a bad/corrupted minix2, using a GRUB_ERR_BAD_FILE_TYPE. In turn, grub_probe_fs
simply gave up on trying to check other file system types and went back
further up to its caller ('probe', at util/grub-probe.c:380) with the error.
The 'probe' function then printed the aforementioned message "not a

You can follow all the details in the gdb trace attached (gdb2.txt --
grub-probe run under debugger with source lines and explanations).

A few observations and a discussion of potential fixes:

* It seems checking for magic values is a common method and widely used for
other (most?) file systems. There should be a way to give a perfect match (no
errors) a higher priority than a match that only partially succeeds, even if
the latter is performed first. That is, 'grub_probe_fs' should not give up on
errors that might indicate corruption, but only on tests that definitely rule
out a certain type (such as a missing magic).
* Currently, the partition types are checked in (reverse) alphabetical order.
Well, a bit arbitrary, but I suppose keeps the sources tidy. A different
ordering might help, maybe checking certain magic first, ruling out magic that
cannot be present in other fields for other types, etc. But I am not sure a
general solution is possible just based on order.

* A minimal and quick-and-dirty solution is to print together with the error
message the file system class/type that GRUB thinks it has found. At least
that would more easily point to a major inconsistency. So, in my example,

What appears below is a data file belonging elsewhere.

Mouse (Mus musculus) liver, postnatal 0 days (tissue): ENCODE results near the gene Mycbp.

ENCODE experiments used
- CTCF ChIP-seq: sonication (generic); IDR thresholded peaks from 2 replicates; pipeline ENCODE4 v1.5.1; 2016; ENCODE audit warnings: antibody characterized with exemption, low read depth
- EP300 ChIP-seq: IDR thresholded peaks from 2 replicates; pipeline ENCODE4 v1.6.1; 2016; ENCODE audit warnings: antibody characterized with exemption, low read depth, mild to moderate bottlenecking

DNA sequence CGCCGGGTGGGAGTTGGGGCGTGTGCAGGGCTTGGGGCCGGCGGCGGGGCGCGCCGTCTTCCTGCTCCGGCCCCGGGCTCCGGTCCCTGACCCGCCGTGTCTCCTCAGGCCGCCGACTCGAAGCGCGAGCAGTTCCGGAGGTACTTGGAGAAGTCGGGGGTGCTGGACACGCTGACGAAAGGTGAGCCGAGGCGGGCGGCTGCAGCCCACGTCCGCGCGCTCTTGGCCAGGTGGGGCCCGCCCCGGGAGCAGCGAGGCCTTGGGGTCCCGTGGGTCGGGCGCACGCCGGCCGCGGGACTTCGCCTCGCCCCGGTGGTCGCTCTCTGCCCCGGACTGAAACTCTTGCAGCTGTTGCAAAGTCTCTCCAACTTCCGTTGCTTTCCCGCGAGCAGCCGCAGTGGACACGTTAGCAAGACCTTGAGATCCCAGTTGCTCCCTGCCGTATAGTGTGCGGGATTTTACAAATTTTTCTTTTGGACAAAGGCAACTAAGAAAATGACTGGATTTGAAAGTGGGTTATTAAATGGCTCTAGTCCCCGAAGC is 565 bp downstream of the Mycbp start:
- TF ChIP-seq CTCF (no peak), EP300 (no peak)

saying 'error: minix: not a directory' -- it gives a starting hint that there
was a major screw up (unrelated to ext4!) and helps when searching the
internet for similar errors.

To make the above error reporting addition a more consistent and general
solution would require changing all the filesystem probing callbacks in
grub-core/fs. That's about 24 files at my last count, although there are more
than a few places in each.

For example, changing in minix.c :

    grub_error (GRUB_ERR_BAD_FILE_TYPE, N_("not a directory"));

... to:

    grub_error (GRUB_ERR_BAD_FILE_TYPE, N_("minix: not a directory"));

A search for grub_error should list the possible lines to check. The fs name
should be added for errors different than GRUB_ERR_BAD_FS and
GRUB_ERR_OUT_OF_RANGE, since these are handled in grub_fs_probe and they do
not break the detection loop (see grub-core/kern/fs.c:81,82).
That is, from the grub-2.02~beta2 project root dir, run:

find grub-core/fs -type f -name \*.c \
    | xargs grep -nE '[[:space:]]*grub_error[[:space:]]\('

This finds about 100 places that need changed.
I've attached a diff with the changes for these; I've prepended in the error
message the base file name since that in the majority of cases is the same as
the name of the filesystem. (but fshelp.c seem to contain general helper
routines; nonetheless, it would be still useful to recognize errors generated


File Attachments:

Date: Fri 17 Oct 2014 04:45:30 AM PDT  Name: gdb2.txt  Size: 21kB   By:
gdb2.txt contains a gdb trace of grub-probe run on a disk with an ext4 boot
Date: Fri 17 Oct 2014 04:45:30 AM PDT  Name:
patch-grub-2.02~beta2_fstypeerrmsg.diff  Size: 31kB   By: mekanofox
gdb2.txt contains a gdb trace of grub-probe run on a disk with an ext4 boot